$10,500 : Sprite Sheet Import
What if you could import a sprite sheet and have that play as an animated object. Crazy idea? Let's do it. That ones not even difficult.
What is a sprite sheet? A strip of drawings that make up an animation, is called a sprite sheet. Sprites are the graphics that make up the animations in most game engines.
$14,000 : Remote Control
This is a big step and will require quite a bit of work (hair pulling).
To conduct remote control of a game board, the game board will need to have a server side account set up through which your game can be affected.
This will not mean you have to upload resources; but it will mean a Game Master can control the page position, the fog of war, and the grid controls from a separate device.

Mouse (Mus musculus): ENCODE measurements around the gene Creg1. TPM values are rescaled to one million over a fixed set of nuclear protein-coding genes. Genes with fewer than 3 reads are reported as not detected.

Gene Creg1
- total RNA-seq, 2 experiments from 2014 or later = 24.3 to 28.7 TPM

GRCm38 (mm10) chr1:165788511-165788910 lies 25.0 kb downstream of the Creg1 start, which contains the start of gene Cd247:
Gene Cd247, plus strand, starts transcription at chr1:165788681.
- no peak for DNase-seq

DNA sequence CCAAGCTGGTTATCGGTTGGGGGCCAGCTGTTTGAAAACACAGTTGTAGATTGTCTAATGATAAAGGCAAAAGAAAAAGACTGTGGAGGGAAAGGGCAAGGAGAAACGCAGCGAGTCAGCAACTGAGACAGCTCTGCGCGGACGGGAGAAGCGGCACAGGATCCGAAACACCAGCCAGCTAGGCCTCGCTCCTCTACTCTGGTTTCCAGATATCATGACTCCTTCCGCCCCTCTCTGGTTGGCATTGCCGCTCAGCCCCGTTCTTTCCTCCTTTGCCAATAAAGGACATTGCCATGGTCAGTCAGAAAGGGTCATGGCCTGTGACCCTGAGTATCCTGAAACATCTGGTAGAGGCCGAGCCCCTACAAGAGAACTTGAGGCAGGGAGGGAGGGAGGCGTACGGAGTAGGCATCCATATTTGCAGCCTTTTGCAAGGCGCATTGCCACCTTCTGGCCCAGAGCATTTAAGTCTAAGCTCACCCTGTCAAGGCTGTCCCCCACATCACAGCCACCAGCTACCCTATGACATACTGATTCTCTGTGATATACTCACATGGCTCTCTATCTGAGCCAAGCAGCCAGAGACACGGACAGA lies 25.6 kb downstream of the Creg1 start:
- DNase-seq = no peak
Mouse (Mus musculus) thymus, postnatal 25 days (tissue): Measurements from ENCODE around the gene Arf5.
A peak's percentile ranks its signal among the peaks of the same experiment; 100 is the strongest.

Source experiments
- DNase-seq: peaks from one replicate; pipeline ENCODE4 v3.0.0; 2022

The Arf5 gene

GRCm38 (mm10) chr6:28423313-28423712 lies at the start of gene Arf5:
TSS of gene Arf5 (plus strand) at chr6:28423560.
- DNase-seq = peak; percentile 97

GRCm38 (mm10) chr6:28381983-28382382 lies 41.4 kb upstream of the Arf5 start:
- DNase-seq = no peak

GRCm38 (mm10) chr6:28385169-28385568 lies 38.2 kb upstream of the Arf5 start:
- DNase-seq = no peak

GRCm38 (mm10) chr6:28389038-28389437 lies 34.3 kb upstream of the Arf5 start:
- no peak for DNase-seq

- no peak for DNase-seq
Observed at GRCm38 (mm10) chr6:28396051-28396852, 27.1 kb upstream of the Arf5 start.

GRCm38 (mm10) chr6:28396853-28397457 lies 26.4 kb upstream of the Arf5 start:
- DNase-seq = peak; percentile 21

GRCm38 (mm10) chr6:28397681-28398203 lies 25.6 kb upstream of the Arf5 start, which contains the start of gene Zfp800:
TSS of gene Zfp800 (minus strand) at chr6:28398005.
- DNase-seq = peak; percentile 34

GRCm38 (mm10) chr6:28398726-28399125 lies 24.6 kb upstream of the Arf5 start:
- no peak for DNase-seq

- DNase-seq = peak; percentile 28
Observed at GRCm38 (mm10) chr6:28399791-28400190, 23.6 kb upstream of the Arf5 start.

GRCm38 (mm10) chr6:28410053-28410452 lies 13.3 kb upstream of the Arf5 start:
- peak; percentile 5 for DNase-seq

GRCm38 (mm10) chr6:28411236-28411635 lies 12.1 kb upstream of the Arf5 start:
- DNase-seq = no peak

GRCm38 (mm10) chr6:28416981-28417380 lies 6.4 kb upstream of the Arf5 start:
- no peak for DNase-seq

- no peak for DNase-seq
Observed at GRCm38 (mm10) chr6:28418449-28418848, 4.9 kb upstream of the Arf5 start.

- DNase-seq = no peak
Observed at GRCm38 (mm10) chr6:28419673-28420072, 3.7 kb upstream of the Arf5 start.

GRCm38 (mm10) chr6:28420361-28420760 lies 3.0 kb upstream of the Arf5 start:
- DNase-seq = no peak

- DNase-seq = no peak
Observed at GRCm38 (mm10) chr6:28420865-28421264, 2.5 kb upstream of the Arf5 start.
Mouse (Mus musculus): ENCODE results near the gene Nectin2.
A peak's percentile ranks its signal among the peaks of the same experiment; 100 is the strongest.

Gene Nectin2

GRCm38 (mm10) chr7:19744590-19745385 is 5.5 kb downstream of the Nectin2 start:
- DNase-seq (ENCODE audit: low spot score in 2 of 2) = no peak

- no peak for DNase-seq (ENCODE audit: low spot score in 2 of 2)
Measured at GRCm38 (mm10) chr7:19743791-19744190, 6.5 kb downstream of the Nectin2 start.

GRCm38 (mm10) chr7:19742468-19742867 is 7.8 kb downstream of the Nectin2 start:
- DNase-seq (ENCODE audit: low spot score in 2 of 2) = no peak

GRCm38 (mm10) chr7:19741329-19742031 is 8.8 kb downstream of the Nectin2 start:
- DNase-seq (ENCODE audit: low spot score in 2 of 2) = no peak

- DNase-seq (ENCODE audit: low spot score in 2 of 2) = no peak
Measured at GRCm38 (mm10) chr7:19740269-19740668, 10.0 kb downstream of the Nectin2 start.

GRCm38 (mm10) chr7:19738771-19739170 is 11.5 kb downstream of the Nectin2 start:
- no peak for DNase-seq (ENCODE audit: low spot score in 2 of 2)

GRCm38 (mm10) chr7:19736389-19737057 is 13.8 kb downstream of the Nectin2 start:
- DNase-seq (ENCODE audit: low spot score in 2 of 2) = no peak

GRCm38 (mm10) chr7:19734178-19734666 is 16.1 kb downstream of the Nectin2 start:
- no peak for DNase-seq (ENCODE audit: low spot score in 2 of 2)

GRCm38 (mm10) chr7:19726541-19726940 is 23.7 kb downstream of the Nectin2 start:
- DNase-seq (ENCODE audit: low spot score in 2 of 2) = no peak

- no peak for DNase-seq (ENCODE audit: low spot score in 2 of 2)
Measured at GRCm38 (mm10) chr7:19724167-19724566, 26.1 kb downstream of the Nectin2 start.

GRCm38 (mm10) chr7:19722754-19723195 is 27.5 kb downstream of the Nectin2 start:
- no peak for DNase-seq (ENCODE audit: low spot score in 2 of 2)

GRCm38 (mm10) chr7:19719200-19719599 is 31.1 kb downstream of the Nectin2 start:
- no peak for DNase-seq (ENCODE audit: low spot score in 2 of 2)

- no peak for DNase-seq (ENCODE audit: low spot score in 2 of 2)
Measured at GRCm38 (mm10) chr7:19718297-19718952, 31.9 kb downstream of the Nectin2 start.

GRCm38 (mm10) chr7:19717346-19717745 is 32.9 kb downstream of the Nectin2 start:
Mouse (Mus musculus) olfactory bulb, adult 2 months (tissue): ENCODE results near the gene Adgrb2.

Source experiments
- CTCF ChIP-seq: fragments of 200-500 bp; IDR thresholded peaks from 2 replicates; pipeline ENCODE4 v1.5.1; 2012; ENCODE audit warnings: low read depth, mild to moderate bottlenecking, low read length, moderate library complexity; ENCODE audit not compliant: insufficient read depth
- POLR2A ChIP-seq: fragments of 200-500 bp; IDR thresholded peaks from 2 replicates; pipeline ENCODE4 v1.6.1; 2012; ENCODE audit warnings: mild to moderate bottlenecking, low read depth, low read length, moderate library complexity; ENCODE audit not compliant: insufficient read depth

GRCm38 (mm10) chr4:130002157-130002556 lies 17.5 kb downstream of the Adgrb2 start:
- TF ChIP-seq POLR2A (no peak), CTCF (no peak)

It would also allow remote control of ancillary assets, such as music, soundscapes, animated triggers and may be able to support asset controls despite the lack of uploaded material (we want to keep server side interaction to a minimum).
Will the system allow remote control from a tablet?
Since the system is designed to operate from a browser, you can operate it on your tablet, and cast it to a smart television.
To conduct true remote control from a Game Master perspective will take quite a bit of extra effort, so the current stretch goal of $14k aims to provide a socket based interface so you can remote control the map from a separate device.
The goal is based on the discovery conducted and the time assumed to take in implementing this feature.
Will the system support touch screen?
Yes, insofar as it will be a website and it is intended to run on tablets.